5 things to know from Chiefs' 31-7 rout of Giants
KANSAS CITY, Mo. (AP)
Andy Reid claims there are things he still doesn't know about his Kansas City Chiefs.
That claim seems more farfetched by the day.
The former longtime Eagles coach has pulled all the right strings and orchestrated all the right moves in getting the Chiefs off to a 4-0 start. Their resounding 31-7 rout of the winless New York Giants on Sunday proved just how far Kansas City has come from a 2-14 finish a year ago.
Alex Smith was savvy and efficient at quarterback. Wide receiver Dwayne Bowe made the kind of big plays befitting his big new contract. Dexter McCluster returned a punt 89 yards for a touchdown. And a hard-hitting defense allowed just one long touchdown reception.
''There are a lot of things that I don't know, but I do know this: We're a tough bunch and we'll keep battling,'' said Reid, whose team joined the 1980 Detroit Lions as the only ones in modern NFL history to win their first four games after two or fewer wins the previous season.
''That's something I'm proud of them for,'' Reid said. ''They've been that way all the way through the offseason, during training camp and then continued it on into the season.''
If the Chiefs are battling, the Giants (0-4) are about ready to wave the white flag.
Their defense has allowed 69 points the last two weeks, and an offense operating with a patchwork line has managed just one touchdown over that same stretch.
The result is their first winless start this deep into the season since 1987.
''I'm depending heavily on the leadership and depending heavily on the character of the guys in that locker room,'' Giants coach Tom Coughlin said. ''Pick ourselves up, have a good week of practice, go play as hard as we can and improve on this.''
With that in mind, here are five takeaways from Sunday's game:
CHIEFS ARE ROLLING: Beating Jacksonville was written off as a win over a bad team. Wins over Dallas and Philadelphia? Validation that what Reid's doing in Kansas City is working. But beating a desperate Giants team to go 4-0 for the third time in franchise history means the Chiefs are on a roll. ''We're confident but not complacent,'' tight end Sean McGrath said.
GIANTS ARE SWOONING: Just two years removed from a Super Bowl triumph, the Giants are trying to figure out where everything went wrong. They're allowing more than 36 points each game and have struggled to get into a rhythm on offense. The only TD they've scored the last two weeks came on Eli Manning's long pass to Victor Cruz on Sunday. ''It's disappointing offensively not to be able to do anything. It's bad,'' Manning said. ''We had some chances on some plays and just didn't make them.''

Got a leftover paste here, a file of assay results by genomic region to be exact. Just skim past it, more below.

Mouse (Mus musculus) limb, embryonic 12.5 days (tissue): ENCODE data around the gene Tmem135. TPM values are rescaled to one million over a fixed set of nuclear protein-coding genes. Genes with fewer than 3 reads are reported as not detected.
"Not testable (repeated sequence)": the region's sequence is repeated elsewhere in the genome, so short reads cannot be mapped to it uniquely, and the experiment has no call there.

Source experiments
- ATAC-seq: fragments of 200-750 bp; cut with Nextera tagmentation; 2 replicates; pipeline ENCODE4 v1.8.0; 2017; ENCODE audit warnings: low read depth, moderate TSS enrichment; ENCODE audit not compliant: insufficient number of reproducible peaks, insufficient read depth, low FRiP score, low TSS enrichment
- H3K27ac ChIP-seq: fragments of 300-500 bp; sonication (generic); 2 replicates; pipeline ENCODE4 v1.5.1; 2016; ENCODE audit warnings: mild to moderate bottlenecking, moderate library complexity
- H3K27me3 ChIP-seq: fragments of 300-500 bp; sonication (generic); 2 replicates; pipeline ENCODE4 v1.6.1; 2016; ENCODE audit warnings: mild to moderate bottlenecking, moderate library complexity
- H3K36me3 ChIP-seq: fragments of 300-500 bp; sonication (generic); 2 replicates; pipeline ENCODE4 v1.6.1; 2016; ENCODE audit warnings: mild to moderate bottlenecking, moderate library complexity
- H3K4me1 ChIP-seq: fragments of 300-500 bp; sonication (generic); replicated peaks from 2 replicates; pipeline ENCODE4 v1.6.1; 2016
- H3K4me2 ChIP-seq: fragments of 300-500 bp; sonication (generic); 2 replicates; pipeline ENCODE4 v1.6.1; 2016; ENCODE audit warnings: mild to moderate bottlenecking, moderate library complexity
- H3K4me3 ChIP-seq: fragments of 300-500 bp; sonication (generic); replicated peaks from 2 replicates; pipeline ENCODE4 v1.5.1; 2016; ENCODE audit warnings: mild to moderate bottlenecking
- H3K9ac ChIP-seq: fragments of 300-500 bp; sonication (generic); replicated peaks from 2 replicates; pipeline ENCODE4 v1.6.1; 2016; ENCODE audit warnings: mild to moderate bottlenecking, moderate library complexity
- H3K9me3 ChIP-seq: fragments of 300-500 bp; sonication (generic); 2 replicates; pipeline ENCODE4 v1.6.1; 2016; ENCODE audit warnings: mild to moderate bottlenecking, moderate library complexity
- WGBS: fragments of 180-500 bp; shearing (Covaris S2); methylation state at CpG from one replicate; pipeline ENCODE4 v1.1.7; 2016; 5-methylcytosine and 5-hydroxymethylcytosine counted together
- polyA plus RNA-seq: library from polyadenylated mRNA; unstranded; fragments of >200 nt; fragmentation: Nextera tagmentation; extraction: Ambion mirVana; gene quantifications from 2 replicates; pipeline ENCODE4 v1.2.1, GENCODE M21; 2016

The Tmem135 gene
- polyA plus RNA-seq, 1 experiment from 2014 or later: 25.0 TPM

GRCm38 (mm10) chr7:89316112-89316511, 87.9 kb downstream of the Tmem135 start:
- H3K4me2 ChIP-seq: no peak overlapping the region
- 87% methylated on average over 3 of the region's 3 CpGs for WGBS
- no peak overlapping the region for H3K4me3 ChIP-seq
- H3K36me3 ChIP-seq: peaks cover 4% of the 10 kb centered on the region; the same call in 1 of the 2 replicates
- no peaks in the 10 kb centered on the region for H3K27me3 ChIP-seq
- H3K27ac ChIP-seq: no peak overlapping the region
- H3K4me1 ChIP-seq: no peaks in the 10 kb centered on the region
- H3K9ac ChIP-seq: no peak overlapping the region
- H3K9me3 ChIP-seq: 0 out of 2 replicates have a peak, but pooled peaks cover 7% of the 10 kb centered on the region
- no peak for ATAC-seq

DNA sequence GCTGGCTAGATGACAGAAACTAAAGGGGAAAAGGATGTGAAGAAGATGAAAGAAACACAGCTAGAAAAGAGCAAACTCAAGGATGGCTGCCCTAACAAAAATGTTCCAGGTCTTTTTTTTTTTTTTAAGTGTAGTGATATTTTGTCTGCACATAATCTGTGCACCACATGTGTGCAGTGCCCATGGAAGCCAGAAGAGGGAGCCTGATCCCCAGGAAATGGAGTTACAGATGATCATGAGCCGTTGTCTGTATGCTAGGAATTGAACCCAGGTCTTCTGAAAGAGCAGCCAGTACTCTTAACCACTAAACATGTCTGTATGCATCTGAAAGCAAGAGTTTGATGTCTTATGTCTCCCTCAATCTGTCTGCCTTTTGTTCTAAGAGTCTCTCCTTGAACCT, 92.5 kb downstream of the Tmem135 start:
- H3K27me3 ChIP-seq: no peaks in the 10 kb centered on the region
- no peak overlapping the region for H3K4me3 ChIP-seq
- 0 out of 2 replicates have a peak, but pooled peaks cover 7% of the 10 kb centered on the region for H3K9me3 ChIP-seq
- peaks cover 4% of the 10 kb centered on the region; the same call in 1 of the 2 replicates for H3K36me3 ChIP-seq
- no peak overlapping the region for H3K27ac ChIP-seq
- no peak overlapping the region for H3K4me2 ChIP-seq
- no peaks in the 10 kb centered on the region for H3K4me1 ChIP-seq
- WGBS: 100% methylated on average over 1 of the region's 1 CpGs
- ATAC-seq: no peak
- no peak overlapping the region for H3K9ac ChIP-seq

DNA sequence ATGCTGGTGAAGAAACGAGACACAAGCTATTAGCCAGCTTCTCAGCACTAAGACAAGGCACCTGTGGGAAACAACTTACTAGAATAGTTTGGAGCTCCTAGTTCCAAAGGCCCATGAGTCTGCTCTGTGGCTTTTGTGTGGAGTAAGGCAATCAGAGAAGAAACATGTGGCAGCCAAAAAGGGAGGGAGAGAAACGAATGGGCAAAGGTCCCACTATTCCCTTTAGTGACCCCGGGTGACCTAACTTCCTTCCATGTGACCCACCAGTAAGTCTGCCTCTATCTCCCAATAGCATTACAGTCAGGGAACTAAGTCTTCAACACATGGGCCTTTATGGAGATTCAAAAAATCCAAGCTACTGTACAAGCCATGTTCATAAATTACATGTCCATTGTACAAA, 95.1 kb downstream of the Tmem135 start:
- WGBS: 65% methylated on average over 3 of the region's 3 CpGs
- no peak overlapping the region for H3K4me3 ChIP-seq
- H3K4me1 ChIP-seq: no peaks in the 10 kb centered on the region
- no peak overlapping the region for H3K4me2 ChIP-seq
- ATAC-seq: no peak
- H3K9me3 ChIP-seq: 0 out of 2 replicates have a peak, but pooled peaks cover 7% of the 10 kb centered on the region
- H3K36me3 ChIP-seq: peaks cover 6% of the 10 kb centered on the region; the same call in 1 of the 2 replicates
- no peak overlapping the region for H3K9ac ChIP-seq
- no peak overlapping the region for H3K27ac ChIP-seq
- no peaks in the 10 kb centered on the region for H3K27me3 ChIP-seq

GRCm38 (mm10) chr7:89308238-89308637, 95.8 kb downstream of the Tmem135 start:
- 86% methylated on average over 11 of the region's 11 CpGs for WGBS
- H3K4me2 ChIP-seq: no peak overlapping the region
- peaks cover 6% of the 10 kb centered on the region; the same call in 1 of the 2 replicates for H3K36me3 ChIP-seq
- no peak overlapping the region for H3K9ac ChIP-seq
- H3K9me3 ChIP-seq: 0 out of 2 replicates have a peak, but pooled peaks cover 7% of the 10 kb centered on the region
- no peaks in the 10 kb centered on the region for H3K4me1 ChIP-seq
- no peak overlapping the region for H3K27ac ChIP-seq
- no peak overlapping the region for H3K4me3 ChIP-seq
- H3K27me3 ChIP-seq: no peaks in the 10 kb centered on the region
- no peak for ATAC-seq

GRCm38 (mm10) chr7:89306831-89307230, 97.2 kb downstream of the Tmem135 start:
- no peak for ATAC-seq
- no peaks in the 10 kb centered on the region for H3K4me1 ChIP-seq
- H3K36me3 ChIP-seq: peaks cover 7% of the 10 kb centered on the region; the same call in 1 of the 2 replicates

DOMINATING DEFENSE: The Chiefs are staking their claim as the league's top defense through the first four weeks. They've given up just four touchdowns and allowed 41 points, one point more than they allowed in their season-opening loss to Atlanta last year. ''I feel like that was the foundation that was built for us to do what we're doing now,'' safety Eric Berry said, ''but we've still got a lot of work to do.''
SMALL THINGS MATTER: The Giants were trailing 10-7 in the third quarter when the Chiefs successfully challenged the spot on a third-and-long conversion. Coughlin elected to punt rather than go for it on fourth-and-short, and McCluster returned it 89 yards for a touchdown. It was the start of a 21-0 second half for the Chiefs.
ADVERSITY? NO PROBLEM: The Chiefs have proven they can handle some adversity. Not only did they shut down the Giants after turning the ball over for the first two times this season, they did it without several key players. Top cornerback Brandon Flowers, starting guard Jeff Allen and top tight ends Anthony Fasano and Travis Kelce were inactive due to injuries. Right tackle Eric Fisher left the game with a suspected concussion. ''I was proud of the effort that the guys gave,'' Reid said. ''I thought they came out and did a nice job. We overcame three turnovers with three takeaways of our own, and then the defense, I thought, played well.''
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